Blogger API 2.0. Sigh. It looks like the future of
blogging clients and servers is to have more code in if/switch/case
statements and configuration options than actual logic.
What's worse is a future where - despite all the interfaces being
"open" - the only real guarantee you will have is that vendor A's
clients will work with vendor A's servers. That's called
At the time the MetaWeblog APIs were written, I wrote this.
Deja vu all over again.
IMHO, the right thing to do is to focus on the bits and bytes
that go across the wire. Define an XML message for each
interaction. In fact, divide the XML message into two parts -
a header which contains "login" information, and a body which
contains "post" information. Allow tool specific
extensions through namespaces to support "filters", "actions",
I feel the same way about RSS. Four versions later and I don't feel like coding for anything else but the base "Title, Description, Link" even that is getting to be a mess. It seems like everything else is a moving target.
The difference is that if you code to the base "title, description, link", it will still work four versions from now. People will still understand your RSS, no matter how many other extensions are invented, forgotten, and rediscovered between now and then.
Sam, I suspect the same is true of the Blogger API. There's a lot of background to this, notably that their server has been offline so much this year that the installed base among their users is very very small, where the users of Manila, Moveable Type and Radio have been getting steady service. All three of those support the MetaWeblog API. We've even tested the "working together" thing, I asked for a feature from Ben in their MetaWeblog API implementation, and they did it. No fuss no muss, and no breakage. That Pyra doesn't want to work cooperatively is a strategic decision for them that may or may not work. I think the MetaWeblog API (and RSS 2.0) will continue to work for many years to come, and the API may even be extended, in a continuous fashion. But this is a very fluid time, so we can't really say for sure what happens next. Lots of back-channel conversations.
Every valid HTML 1.0 page is a valid XHTML 2.0 page? I think not.
REST does not prevent a mix of incompatible DOCTYPES and schema from existing. I can only presume that most browsers have to deal with this with a variety of if/case/switch logic, and/or by dropping support for prior proprietary extensions.
That being said, HTML is better designed from an evolvability point of view than most existing XML RPC interfaces. That isn't to say that one can't design evolvable XML RPC interfaces. In fact, both the MetaWeblog and proposed Blogger 2.0 APIs are a noticable improvement over Blogger's 1.0 API.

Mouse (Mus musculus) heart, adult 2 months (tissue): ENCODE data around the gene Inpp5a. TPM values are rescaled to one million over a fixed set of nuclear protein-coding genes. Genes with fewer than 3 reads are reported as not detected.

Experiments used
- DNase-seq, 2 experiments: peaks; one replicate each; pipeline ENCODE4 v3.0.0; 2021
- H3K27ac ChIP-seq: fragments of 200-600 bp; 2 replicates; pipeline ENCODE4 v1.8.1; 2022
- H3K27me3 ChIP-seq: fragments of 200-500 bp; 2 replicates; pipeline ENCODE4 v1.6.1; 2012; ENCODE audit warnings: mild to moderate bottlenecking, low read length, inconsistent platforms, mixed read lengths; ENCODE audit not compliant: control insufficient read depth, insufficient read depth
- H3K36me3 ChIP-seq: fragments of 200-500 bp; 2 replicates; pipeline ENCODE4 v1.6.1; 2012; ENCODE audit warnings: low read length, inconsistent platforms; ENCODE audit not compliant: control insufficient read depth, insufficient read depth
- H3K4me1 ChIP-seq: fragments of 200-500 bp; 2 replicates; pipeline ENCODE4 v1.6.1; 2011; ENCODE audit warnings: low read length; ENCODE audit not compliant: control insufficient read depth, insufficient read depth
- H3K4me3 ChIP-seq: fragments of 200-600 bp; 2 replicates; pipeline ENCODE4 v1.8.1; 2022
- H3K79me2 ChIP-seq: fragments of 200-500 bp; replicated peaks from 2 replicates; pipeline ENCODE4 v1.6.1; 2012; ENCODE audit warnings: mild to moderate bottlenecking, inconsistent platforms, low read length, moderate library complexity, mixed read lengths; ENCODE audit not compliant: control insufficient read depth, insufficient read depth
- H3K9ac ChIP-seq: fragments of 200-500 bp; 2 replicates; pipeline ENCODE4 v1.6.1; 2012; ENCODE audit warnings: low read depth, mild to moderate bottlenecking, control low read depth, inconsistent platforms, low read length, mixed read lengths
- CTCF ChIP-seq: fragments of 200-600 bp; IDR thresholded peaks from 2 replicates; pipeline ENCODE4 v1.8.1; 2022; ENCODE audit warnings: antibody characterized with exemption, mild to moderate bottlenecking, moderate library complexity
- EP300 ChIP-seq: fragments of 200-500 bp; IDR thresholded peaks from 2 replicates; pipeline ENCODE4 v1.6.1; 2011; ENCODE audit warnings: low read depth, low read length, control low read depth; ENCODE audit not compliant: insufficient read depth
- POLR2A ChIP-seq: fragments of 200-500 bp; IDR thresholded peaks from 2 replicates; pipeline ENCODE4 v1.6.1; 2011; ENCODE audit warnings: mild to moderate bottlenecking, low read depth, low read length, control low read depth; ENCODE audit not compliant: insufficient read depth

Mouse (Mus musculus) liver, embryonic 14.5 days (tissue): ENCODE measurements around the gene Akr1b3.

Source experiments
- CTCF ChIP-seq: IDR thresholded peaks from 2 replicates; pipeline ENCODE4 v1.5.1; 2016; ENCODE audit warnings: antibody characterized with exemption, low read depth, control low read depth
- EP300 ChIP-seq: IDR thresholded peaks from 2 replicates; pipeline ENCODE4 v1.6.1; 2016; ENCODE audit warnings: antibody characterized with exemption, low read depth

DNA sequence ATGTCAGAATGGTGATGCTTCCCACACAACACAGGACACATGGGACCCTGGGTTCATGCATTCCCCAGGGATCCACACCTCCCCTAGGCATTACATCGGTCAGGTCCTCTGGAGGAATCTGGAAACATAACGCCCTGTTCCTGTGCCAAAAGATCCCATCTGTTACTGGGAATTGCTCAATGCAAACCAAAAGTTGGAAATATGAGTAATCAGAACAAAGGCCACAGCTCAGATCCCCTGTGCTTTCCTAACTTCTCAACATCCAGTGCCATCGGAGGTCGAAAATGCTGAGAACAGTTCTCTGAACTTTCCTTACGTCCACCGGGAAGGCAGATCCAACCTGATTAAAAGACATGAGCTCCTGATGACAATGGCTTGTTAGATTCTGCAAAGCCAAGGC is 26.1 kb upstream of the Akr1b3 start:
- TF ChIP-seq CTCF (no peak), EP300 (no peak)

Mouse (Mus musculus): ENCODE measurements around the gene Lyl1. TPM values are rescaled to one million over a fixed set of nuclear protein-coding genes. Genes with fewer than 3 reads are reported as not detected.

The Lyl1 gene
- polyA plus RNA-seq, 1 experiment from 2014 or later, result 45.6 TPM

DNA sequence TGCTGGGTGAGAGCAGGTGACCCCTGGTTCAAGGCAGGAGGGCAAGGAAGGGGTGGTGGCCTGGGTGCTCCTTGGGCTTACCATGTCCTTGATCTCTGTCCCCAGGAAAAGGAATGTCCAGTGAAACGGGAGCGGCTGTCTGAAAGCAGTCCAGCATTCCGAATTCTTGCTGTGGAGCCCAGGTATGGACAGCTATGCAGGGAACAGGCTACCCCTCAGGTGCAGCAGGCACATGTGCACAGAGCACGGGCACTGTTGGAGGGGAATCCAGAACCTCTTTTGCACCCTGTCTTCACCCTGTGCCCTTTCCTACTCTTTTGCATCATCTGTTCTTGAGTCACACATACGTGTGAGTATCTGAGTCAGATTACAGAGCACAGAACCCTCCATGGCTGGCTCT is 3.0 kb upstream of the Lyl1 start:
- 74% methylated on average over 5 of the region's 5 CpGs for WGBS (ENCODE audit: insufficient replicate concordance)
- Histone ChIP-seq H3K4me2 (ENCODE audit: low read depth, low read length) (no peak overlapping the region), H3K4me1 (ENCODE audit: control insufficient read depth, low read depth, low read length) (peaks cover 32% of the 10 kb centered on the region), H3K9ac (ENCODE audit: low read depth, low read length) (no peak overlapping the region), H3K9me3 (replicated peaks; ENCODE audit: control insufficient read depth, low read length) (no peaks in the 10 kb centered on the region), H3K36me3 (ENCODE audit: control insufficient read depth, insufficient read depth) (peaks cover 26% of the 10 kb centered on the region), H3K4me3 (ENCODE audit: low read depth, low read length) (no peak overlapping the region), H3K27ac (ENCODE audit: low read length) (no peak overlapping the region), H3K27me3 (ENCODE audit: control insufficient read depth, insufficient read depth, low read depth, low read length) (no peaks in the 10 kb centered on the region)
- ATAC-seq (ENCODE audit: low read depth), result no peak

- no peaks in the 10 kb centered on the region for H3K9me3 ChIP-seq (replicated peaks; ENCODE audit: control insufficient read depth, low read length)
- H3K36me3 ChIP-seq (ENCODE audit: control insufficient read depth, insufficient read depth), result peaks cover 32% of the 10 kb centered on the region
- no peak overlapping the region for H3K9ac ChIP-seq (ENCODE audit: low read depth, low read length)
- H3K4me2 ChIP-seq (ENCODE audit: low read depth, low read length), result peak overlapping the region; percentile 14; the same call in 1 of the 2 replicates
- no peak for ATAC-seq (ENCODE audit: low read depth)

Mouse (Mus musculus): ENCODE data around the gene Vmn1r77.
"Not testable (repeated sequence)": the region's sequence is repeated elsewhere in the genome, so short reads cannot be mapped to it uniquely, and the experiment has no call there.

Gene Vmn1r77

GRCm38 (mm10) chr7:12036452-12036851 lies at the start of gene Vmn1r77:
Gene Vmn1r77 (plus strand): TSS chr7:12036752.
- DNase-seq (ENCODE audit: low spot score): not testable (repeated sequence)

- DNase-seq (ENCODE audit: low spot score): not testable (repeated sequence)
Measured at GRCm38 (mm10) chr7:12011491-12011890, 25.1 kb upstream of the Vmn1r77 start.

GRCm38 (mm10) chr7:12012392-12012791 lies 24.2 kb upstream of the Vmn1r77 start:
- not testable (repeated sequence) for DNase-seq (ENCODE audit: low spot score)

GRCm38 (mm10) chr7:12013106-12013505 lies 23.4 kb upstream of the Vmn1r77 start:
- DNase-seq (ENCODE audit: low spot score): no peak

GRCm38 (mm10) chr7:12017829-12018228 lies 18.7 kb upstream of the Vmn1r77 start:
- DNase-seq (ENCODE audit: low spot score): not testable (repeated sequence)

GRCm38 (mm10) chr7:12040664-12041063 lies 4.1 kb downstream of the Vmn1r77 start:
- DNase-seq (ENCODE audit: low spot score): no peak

In so doing, they attain approximately the same level of evolvability as SOAP RPC/Enc does, but not quite the same level as SOAP DOC/Lit (or either RSS 1.0 or RSS 2.0) can.
(This seems like as good a place then any to bring this up.)
On the topic of REST, Joe Gregorio and I have been discussing such an API and its merits/appropriateness mostly through private email. Joe has developed a prototype with the beginnings of a working RESTful API.
I've been disappointed that a great deal of its rich feature set is not (and cannot) be exposed through Blogger or MetaWeblog APIs. Joe has similar observations though he is not a MovableType user. I thinking an interface utilizing REST and other related theories may provide a more flexible and scalable mechanism.
Rather then debate amongst ourselves, we opened a mailing list on Yahoo for discussing these issues out in the open as a community -- in one place. ;)
Even if nothing becomes of this notion of a RESTful API for publishing, I think its important that the conversation be had. All are welcomed and encouraged to participate. And please spread the word as I've been rather preoccupied and have not done a proper job of it yet.
With the recent unveiling of the Blogger 2 API there has been a great deal of discussion regarding its shortcomings and best route going forward. I've come to the conclusion, it seems if ever there was a tool/medium that needed a RESTful API it's weblogging....
Trackback from tima thinking outloud.
Unification: REST, SOAP, RSS, Blogger
Joe Gregorio: Seed planting time. What if RESTLogImpl.py allowed for the posibility that <item> elements it receives using an HTTP PUT may be enclosed in Envelope and Body elements, as described here. All I am asking is that these be ignor...